The pediatric literature is even more confusing than the adult literature. The earliest series described children with significant cardiac and renal involvement and thrombocytopenia in the presence of high-titer speckled ANA and anti-RNP antibodies.41,42,45,46 In this regard, pediatric patients more closely resembled the clinical and laboratory features of a subgroup of patients with SLE with anti-RNP antibodies, many pediatric patients will meet criteria for the diagnosis of definite SLE or scleroderma. Patients with anti-U1RNP antibodies do not have clinical features consistent with MCTD, but instead have clinical features that meet the classification criteria for SLE.
Because the definition of the disease may vary, the true incidence of pediatric MCTD is difficult to obtain. The youngest reported patient with MCTD was age 5, and the number of patients increases with an increase in age. A nationwide study from Finland showed an annual incidence rate of 0.10, which compares to 0.37 for SLE, 0.05 for scleroderma, and 0.30 for inflammatory myositis in children. It has been estimated that less than 1% of patients followed in pediatric rheumatology clinics have MCTD.48
CLINICAL FEATURES AND DIAGNOSIS
There is a female predominance (80%), with Raynaud phenomenon, fever, arthritis, skin rashes, sclerodermatosus-like skin changes, and myositis the most common features (see eTable 205.2 ). Acute pericarditis and/or pericardial effusion and mitral valve prolapse are the most common cardiac features. Pulmonary involvement is common clinically, and pulmonary function tests frequently show small airway obstruction. A restrictive airway disease may be seen in more than 50% of patients.
Any area of the GI tract may be affected, but the esophagus is the most common location, with incidence rates of up to 85% for esophageal symptoms including heartburn and dysphagia, and/or abnormal esophageal function as demonstrated by manometric abnormalities. Liver disease is uncommon. GI abnormalities are not related to disease duration nor to the presence of Raynaud phenomenon.54,55 Renal involvement is seen in 45% to 50% of pediatric patients and up to 33% of adults. The lesions are consistent with membranous, membranoproliferative, or mesangioproliferative nephritis.56 Arthritis is common and a loss in joint function may be seen in up to one third of the cases.5Vasculitis may present with splenic vasculitis and oral, digital, GI, or genital ulceration. The development of other autoimmune diseases may occur, including Hashimoto thyroiditis, myasthenia gravis, and cold agglutinin syndrome.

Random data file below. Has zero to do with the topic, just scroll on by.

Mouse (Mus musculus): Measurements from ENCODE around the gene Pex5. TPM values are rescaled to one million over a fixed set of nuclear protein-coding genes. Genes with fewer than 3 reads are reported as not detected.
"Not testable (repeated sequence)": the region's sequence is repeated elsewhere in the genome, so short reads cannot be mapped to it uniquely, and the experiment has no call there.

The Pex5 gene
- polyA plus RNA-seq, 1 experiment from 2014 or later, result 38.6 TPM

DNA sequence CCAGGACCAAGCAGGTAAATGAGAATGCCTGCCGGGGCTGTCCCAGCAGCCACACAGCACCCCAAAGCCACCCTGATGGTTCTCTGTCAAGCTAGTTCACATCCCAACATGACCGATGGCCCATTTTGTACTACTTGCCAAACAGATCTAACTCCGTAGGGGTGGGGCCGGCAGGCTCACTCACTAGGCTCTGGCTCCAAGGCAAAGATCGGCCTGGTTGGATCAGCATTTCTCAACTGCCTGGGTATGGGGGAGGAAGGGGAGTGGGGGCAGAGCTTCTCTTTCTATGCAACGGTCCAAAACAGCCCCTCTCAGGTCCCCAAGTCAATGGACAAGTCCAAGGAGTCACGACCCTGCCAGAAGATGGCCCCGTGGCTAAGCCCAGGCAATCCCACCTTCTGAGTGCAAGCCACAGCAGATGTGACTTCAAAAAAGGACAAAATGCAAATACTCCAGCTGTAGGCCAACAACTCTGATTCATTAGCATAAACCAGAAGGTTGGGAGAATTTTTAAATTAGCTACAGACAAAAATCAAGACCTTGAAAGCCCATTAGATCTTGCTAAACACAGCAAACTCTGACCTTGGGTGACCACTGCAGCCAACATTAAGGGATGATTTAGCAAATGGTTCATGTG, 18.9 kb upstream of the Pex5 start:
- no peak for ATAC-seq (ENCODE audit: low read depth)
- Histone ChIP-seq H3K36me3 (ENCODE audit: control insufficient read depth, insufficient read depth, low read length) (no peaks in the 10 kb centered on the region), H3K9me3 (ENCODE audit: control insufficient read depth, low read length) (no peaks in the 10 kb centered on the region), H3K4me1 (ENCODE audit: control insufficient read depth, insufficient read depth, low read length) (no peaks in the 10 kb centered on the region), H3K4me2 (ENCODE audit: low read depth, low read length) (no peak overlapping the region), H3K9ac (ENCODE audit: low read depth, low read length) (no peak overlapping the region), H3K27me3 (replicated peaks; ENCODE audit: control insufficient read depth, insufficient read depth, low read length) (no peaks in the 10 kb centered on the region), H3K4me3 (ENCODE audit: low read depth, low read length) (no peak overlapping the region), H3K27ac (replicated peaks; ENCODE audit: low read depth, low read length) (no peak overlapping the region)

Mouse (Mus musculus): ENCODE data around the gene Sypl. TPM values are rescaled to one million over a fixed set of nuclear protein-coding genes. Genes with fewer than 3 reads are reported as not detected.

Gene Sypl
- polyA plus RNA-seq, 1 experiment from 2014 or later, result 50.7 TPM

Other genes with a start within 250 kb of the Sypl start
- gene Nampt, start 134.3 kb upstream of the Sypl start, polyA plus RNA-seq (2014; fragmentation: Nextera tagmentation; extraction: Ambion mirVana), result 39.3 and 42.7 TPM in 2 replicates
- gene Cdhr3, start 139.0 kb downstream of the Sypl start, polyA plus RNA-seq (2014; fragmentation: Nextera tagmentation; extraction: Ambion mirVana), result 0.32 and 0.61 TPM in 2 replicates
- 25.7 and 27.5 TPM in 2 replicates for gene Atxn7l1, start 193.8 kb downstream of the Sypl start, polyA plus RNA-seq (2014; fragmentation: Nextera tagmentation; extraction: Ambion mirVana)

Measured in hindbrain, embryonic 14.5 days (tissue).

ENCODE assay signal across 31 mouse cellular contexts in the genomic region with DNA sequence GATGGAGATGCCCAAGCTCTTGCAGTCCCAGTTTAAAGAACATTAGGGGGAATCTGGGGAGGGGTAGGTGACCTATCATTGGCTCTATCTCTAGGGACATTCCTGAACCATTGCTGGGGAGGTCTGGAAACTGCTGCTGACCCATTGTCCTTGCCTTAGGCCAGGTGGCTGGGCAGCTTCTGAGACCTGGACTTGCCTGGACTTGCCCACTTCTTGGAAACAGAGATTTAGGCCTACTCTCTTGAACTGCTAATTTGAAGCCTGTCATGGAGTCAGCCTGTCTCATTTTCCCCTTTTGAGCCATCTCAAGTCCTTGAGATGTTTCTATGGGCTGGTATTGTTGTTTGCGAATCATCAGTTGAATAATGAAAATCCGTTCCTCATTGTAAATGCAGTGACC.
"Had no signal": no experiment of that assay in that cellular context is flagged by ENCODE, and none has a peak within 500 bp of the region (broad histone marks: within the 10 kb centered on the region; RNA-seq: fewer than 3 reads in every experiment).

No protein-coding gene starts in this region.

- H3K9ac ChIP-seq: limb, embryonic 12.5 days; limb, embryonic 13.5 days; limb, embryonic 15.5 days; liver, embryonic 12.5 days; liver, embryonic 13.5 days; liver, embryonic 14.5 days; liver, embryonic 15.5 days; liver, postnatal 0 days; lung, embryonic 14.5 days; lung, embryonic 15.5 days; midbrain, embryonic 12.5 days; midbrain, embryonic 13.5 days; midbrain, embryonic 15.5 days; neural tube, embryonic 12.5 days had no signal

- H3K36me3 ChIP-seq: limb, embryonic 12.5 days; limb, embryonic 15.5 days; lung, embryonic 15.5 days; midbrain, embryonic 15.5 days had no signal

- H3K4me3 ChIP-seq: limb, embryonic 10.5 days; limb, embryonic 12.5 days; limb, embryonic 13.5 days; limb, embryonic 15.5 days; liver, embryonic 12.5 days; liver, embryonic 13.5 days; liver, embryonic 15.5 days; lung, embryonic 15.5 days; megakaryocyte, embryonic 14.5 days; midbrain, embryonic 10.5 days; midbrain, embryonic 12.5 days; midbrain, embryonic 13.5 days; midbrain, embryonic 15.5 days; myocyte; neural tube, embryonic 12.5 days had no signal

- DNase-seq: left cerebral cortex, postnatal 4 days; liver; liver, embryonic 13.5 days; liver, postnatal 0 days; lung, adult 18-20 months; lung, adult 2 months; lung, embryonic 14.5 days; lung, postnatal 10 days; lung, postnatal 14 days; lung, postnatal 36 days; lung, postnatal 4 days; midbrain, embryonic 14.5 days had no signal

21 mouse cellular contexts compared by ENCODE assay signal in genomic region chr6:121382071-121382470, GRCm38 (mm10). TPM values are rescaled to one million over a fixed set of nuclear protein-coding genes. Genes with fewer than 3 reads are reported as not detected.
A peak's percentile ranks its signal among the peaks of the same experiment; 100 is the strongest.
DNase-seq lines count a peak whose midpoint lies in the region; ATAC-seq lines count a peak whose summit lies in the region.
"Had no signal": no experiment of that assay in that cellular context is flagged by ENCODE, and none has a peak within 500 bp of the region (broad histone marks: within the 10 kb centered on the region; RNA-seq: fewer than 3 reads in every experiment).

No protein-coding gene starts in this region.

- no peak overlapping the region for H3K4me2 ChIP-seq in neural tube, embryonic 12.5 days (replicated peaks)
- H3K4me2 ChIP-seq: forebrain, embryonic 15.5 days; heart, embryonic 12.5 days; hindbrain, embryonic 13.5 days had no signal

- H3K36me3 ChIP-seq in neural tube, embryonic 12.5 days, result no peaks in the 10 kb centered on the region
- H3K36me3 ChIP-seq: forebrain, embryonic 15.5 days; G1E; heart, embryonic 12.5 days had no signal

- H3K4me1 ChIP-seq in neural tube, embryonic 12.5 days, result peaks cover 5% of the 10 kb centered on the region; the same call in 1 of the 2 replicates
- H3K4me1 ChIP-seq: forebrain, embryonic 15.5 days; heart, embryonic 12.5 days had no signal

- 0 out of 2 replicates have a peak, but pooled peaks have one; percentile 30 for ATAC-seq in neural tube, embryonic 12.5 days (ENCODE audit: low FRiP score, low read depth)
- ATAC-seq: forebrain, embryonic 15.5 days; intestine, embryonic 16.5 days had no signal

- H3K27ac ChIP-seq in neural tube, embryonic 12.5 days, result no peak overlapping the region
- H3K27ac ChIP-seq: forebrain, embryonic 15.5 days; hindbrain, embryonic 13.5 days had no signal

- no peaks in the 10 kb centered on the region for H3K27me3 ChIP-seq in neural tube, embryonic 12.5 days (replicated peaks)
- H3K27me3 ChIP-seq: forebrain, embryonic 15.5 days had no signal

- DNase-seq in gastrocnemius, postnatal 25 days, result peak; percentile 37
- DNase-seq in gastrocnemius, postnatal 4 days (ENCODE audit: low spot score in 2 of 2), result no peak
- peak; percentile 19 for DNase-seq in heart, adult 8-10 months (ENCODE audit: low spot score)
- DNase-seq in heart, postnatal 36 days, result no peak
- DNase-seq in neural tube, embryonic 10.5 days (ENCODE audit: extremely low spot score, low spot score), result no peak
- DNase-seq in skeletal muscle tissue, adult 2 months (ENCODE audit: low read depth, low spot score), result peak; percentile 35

Table 204-3. Diagnostic Criteria for Mixed Connective Tissue Disorders
All patients have high-titer anti-U1RNP antibodies, and typically have rheumatoid factor, and hypergammaglobulinemia (see eTable 204.3 ). Other laboratory abnormalities may include elevated muscle enzymes, thrombocytopenia, lymphopenia, a mild anemia, an elevated ESR, and hypocomplementemia. Human leukocyte antigen-DR4 (HLA-DR4) has been reported to occur more frequently in patients who continue to have features of MCTD as compared with the patient groups who differentiate, although definite RA may develop in HLA-DR4-positive patients.
As originally described, MCTD was said to be a corticosteroid-responsive illness with a good prognosis. However, more recent reports suggest that only a subgroup of patients is persistently steroid responsive, and some may require high-dose intravenous methylprednisolone. In the other patients, the outcome and therapy are directed to the disease into which the patient differentiates. The outcome in the patients who develop SLE is similar to most patients with SLE, as is the therapy. Unfortunately, the same is true for the patients who develop systemic scleroderma. These patients are usually unresponsive to therapy, although there have been reports of the efficacy of immunosuppression.
However, the long-term prognosis is guarded. Of note in adults, esophageal dysfunction has been reported to improve with corticosteroid therapy. Overall, given the wide variety of manifestations, therapy must be individualized to treat the important organ involvement in the individual patient. A large review of pediatric patients demonstrated that patients who were initially diagnosed with MCTD had a worse 5-year prognosis than those diagnosed with SLE.49